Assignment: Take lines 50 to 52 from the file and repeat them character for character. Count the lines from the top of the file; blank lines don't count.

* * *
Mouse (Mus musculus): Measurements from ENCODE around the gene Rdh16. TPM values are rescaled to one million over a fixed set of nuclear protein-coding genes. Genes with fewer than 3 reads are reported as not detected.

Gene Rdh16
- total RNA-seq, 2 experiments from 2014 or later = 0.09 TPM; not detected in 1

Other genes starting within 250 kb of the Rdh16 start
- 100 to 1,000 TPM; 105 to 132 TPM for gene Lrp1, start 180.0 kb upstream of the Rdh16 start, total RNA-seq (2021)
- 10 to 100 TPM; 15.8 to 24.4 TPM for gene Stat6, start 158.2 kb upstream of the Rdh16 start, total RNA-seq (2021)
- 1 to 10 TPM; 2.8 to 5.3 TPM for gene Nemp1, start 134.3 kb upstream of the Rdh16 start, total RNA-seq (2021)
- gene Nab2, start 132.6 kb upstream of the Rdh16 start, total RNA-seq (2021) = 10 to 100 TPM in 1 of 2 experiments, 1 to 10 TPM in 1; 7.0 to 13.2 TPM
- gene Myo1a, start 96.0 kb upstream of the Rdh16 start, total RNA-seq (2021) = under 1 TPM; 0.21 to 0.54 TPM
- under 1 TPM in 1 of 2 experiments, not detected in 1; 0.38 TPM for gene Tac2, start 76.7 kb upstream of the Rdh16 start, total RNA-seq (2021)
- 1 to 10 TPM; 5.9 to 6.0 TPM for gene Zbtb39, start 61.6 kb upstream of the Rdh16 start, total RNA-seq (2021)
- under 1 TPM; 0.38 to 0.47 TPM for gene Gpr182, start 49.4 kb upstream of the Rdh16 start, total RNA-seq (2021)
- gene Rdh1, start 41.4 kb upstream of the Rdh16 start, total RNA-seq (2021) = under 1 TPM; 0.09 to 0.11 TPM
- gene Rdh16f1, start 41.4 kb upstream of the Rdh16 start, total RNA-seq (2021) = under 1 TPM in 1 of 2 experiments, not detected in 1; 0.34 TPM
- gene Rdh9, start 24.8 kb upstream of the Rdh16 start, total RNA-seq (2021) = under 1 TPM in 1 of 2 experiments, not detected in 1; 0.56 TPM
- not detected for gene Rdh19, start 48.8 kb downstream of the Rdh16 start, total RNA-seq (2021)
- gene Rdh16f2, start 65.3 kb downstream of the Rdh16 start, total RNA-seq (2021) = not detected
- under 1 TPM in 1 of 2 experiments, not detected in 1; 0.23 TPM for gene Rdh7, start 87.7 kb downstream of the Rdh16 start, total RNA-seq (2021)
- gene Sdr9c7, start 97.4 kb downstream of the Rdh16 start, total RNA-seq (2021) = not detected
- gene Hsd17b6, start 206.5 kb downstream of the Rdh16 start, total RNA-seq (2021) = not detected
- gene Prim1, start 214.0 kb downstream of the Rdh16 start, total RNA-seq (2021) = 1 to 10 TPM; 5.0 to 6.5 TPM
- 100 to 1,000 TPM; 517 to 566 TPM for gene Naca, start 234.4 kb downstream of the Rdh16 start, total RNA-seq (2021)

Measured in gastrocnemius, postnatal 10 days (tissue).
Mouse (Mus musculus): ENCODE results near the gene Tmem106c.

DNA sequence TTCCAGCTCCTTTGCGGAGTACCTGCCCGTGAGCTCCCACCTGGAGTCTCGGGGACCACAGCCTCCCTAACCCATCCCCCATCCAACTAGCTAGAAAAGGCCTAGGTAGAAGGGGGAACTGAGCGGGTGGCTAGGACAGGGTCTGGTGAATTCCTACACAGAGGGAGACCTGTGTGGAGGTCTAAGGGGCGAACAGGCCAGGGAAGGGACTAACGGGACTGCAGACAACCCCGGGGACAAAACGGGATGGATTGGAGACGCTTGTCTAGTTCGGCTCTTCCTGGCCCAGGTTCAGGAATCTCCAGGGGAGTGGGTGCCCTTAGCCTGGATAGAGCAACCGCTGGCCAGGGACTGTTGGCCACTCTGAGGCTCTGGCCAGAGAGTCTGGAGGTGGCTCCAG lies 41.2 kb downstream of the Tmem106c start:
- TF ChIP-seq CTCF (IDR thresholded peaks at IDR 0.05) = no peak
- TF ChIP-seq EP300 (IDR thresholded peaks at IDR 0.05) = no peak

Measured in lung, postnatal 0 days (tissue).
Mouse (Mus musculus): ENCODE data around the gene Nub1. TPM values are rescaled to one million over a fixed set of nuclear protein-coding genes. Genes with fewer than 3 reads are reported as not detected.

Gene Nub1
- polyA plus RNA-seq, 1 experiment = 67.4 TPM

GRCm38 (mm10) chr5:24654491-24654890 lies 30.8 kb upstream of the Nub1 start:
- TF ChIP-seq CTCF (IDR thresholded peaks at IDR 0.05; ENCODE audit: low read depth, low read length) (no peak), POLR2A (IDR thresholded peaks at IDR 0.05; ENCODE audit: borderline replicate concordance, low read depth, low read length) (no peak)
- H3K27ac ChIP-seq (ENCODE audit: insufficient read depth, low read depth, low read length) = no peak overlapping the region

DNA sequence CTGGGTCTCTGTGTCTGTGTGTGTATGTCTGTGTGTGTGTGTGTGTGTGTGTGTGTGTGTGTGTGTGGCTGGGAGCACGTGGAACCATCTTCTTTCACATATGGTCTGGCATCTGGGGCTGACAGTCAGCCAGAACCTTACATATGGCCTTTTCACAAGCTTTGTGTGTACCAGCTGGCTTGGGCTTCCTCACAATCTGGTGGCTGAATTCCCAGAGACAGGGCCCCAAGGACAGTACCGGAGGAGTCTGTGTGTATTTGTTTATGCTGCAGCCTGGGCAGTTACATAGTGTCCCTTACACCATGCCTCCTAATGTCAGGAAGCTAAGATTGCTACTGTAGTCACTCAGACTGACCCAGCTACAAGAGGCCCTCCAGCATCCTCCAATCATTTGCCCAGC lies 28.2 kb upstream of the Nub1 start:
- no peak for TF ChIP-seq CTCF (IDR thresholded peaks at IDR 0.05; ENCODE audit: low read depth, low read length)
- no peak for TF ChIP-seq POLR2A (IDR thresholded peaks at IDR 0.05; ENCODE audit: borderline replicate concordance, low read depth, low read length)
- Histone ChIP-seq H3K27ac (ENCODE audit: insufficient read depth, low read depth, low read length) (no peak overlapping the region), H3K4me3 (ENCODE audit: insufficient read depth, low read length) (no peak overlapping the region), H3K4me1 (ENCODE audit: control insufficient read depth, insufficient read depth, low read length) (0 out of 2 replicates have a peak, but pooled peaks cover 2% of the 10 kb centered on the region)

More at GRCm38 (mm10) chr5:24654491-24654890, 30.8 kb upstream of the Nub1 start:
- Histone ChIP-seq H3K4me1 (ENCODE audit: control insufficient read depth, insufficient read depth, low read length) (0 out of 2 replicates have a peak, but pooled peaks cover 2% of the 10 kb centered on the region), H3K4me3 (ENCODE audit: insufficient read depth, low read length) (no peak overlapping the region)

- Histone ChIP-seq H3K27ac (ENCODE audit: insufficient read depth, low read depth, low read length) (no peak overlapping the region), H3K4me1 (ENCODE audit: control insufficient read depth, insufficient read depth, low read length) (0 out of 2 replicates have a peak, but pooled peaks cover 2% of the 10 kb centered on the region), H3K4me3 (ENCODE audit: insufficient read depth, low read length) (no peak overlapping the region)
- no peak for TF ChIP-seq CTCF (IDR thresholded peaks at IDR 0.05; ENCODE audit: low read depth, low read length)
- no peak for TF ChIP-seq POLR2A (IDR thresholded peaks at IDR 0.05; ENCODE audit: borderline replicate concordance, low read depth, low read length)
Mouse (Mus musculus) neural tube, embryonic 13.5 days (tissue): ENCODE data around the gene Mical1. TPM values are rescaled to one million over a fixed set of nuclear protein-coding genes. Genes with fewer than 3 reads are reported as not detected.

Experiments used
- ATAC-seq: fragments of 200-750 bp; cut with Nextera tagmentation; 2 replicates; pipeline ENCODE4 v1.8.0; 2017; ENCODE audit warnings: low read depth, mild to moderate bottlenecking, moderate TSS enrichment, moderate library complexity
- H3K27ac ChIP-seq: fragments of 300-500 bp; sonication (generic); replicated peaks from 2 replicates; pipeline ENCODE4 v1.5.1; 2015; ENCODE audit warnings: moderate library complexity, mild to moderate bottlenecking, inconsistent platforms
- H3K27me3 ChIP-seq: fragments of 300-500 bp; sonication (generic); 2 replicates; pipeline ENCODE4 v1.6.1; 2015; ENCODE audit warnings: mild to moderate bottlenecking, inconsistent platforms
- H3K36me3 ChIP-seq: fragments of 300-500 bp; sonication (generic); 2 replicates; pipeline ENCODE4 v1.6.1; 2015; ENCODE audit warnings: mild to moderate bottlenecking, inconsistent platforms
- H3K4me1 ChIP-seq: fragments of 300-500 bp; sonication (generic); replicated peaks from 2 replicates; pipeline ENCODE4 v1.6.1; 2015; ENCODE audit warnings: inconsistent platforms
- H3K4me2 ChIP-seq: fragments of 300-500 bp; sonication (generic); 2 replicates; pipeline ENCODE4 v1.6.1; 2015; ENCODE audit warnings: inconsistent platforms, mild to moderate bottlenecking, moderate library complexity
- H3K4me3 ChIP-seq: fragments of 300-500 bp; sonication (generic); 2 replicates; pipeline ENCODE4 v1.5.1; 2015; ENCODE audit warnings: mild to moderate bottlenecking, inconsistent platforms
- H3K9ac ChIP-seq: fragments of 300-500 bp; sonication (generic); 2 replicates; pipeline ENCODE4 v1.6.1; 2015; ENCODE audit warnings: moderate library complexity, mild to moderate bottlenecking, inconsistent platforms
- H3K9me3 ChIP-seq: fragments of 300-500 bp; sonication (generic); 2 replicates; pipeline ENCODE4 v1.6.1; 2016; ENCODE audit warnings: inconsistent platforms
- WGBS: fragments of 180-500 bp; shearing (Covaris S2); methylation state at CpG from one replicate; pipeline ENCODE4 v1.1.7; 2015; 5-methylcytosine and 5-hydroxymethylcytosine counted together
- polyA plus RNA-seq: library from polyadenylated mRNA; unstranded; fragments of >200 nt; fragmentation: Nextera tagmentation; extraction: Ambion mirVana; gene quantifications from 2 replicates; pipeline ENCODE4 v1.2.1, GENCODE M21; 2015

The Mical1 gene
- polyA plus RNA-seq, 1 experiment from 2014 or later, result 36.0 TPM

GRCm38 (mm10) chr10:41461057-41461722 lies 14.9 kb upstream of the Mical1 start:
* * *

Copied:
- H3K4me1 ChIP-seq: fragments of 300-500 bp; sonication (generic); replicated peaks from 2 replicates; pipeline ENCODE4 v1.6.1; 2015; ENCODE audit warnings: inconsistent platforms
- H3K4me2 ChIP-seq: fragments of 300-500 bp; sonication (generic); 2 replicates; pipeline ENCODE4 v1.6.1; 2015; ENCODE audit warnings: inconsistent platforms, mild to moderate bottlenecking, moderate library complexity
- H3K4me3 ChIP-seq: fragments of 300-500 bp; sonication (generic); 2 replicates; pipeline ENCODE4 v1.5.1; 2015; ENCODE audit warnings: mild to moderate bottlenecking, inconsistent platforms